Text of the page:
Even if Apple wins against Epic, it will have to make changes for developers

Apple has a strong case against Epic Games based on the trial so far since the latter has not been able to prove its accusations through its witness testimonies. Epic faces a difficult fight and seems either ill-prepared for the court battle, or has been spending time on issues that might not make a mark when it comes to the judge’s decision. However, even if Apple wins this court battle, it is highly likely that the company will have to make numerous changes to improve the situation for developers in the App Store due to the public scrutiny its policies have been facing.

Epic Games vs. Apple

Here’s how things might improve for developers even if Apple wins against Epic Games

Mark Gurman of Bloomberg, who has been covering Apple for a long time, writes that Epic has not been able to prove Apple’s monopolistic behavior in court so far. Their “testimonies from Epic’s side don’t appear to have moved the needle”, and this might prove helpful for Apple to win the court battle in the end. The burden of proof is on Epic and despite getting support from Nvidia and Microsoft, its case has not been strong enough to convince the judge.

One thing that has come out of all of this is that there are actual issues that Apple should fix for developers and improve the situation for them on its platform. Apple does not have much to lose if it fixes its mistakes and gives developers what they have been asking for. The first of this would be to allow cloud gaming apps on App Store, even though Apple cannot review all the games. Apple should treat them like a video streaming service.

The second important change would be to allow 15% commission rate to developers who earn more than $1 million. Apple already has policies in place where it reduces its commission to 15% after the first year, so why not just make it a standard. Gurman writes:

I also think Apple should consider making more developers eligible for the 15% App Store commission rate. Right now, the only developers who can pay less than 30% are those who generated no more than $1 million in revenue during the previous calendar year. It’s easy to imagine the company matching Google and allowing that discount for the first $1 million made in any calendar year for any developer, regardless of how much they made the year prior.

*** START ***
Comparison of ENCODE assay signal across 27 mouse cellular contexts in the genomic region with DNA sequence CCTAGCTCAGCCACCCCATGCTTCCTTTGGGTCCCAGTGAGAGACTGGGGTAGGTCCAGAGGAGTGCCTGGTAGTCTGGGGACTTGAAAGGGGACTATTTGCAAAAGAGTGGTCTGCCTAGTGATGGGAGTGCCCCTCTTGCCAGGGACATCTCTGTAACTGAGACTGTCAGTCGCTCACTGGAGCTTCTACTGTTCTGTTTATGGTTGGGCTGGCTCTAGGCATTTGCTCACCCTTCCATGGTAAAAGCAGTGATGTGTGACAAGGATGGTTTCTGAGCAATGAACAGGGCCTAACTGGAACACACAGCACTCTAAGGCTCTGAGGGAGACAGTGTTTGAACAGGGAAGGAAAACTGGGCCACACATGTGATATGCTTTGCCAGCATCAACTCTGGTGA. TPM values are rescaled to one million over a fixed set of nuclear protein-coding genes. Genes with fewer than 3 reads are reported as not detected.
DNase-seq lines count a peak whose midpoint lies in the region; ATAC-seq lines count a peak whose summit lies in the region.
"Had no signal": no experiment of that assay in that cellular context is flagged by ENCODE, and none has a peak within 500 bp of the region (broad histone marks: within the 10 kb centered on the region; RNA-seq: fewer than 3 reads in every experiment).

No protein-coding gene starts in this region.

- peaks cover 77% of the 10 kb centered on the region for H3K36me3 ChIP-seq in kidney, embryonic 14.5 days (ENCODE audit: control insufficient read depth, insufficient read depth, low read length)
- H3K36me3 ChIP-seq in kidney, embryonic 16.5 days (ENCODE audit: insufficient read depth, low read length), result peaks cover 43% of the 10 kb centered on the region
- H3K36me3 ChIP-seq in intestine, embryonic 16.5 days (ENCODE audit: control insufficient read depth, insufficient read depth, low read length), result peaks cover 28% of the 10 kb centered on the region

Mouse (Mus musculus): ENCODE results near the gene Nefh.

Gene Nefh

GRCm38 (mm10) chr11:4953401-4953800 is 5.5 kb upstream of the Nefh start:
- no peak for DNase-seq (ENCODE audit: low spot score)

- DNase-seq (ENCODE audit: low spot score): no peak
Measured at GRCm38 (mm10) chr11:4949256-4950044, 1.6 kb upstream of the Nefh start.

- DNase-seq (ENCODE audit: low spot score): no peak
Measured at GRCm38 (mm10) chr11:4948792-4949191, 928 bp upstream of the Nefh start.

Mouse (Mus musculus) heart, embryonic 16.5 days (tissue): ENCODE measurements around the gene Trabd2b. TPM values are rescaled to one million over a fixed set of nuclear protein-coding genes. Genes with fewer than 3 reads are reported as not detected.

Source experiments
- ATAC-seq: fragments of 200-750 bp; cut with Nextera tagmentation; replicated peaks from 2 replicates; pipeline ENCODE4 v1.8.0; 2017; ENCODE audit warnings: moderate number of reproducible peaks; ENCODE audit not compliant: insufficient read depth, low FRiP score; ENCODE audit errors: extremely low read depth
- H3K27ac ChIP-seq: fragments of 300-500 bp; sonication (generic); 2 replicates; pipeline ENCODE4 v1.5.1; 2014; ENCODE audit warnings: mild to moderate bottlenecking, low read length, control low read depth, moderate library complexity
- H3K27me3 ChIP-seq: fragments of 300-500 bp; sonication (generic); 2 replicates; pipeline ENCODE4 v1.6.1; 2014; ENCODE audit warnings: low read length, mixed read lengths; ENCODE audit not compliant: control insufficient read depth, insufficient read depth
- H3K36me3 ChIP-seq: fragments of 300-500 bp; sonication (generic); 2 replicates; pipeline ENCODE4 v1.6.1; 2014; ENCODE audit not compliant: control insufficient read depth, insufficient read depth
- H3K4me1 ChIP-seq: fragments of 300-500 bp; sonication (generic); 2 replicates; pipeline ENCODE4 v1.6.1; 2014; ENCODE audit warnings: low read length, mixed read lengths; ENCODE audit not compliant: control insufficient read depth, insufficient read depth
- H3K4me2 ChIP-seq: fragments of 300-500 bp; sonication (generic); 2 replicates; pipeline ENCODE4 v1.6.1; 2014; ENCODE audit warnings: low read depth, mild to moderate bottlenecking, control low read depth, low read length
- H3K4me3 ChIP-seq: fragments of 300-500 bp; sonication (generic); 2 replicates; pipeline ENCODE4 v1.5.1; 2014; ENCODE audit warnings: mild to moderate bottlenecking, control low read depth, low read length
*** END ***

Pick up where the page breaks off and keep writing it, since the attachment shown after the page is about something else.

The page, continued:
Gurman also writes, and we agree, that Apple should allow developers to tell their users about alternative payment methods, such as from their websites. This sort of transparency is in line with App Store’s policies so the arbitrary restriction does nothing but put Apple in a bad light. Due to the ease of use of App Store payments, many users would still opt to pay through the app or game, however, it will also make developers happy that they can educate their customers to opt for an alternative method of payments.

Lastly, I do think Apple and Epic could have solved their differences without a trial if Apple simply allowed Epic to advertise to their users that they could go to the Epic website to complete a VBucks purchase—as long as an option to purchase the items in the app remained. Epic would likely get a percentage of users buying from their website, while Apple would get to retain their payment system for consumers who want to use it. That’s a potential compromise I could see going a long way to keep the developer ecosystem happy.

Of course, there are concerns that the alternate method of payment on the website could be advertised as cheaper by developers in their apps, and that could potentially be an issue when it comes to revenue for Apple. However, the App Store terms can make it clear that apps can only notify or link users to their websites for payments. Many apps such as ride-sharing, food delivery, and online shopping already have payment methods that completely bypass Apple, so it would be fair to extend similar benefits to other developers, even if just to allow them to inform their users on how they can subscribe without the App Store.

Apple could gain a lot of goodwill from such changes and over the long term, the impact on its bottom line would be negligible. After all, it’s the developers that make the App Store a huge success.

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